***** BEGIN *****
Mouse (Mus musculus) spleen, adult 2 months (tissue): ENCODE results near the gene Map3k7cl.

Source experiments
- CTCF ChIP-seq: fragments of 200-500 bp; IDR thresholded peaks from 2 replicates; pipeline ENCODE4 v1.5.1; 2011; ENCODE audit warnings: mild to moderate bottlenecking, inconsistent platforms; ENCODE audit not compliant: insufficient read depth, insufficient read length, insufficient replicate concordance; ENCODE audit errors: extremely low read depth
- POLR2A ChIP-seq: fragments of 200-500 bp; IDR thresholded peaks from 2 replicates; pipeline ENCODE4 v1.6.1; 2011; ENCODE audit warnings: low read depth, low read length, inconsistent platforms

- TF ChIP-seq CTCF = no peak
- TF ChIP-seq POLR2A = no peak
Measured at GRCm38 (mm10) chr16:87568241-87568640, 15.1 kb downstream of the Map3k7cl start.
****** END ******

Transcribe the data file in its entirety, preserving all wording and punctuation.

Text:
Mouse (Mus musculus) spleen, adult 2 months (tissue): ENCODE results near the gene Map3k7cl.

Source experiments
- CTCF ChIP-seq: fragments of 200-500 bp; IDR thresholded peaks from 2 replicates; pipeline ENCODE4 v1.5.1; 2011; ENCODE audit warnings: mild to moderate bottlenecking, inconsistent platforms; ENCODE audit not compliant: insufficient read depth, insufficient read length, insufficient replicate concordance; ENCODE audit errors: extremely low read depth
- POLR2A ChIP-seq: fragments of 200-500 bp; IDR thresholded peaks from 2 replicates; pipeline ENCODE4 v1.6.1; 2011; ENCODE audit warnings: low read depth, low read length, inconsistent platforms

- TF ChIP-seq CTCF = no peak
- TF ChIP-seq POLR2A = no peak
Measured at GRCm38 (mm10) chr16:87568241-87568640, 15.1 kb downstream of the Map3k7cl start.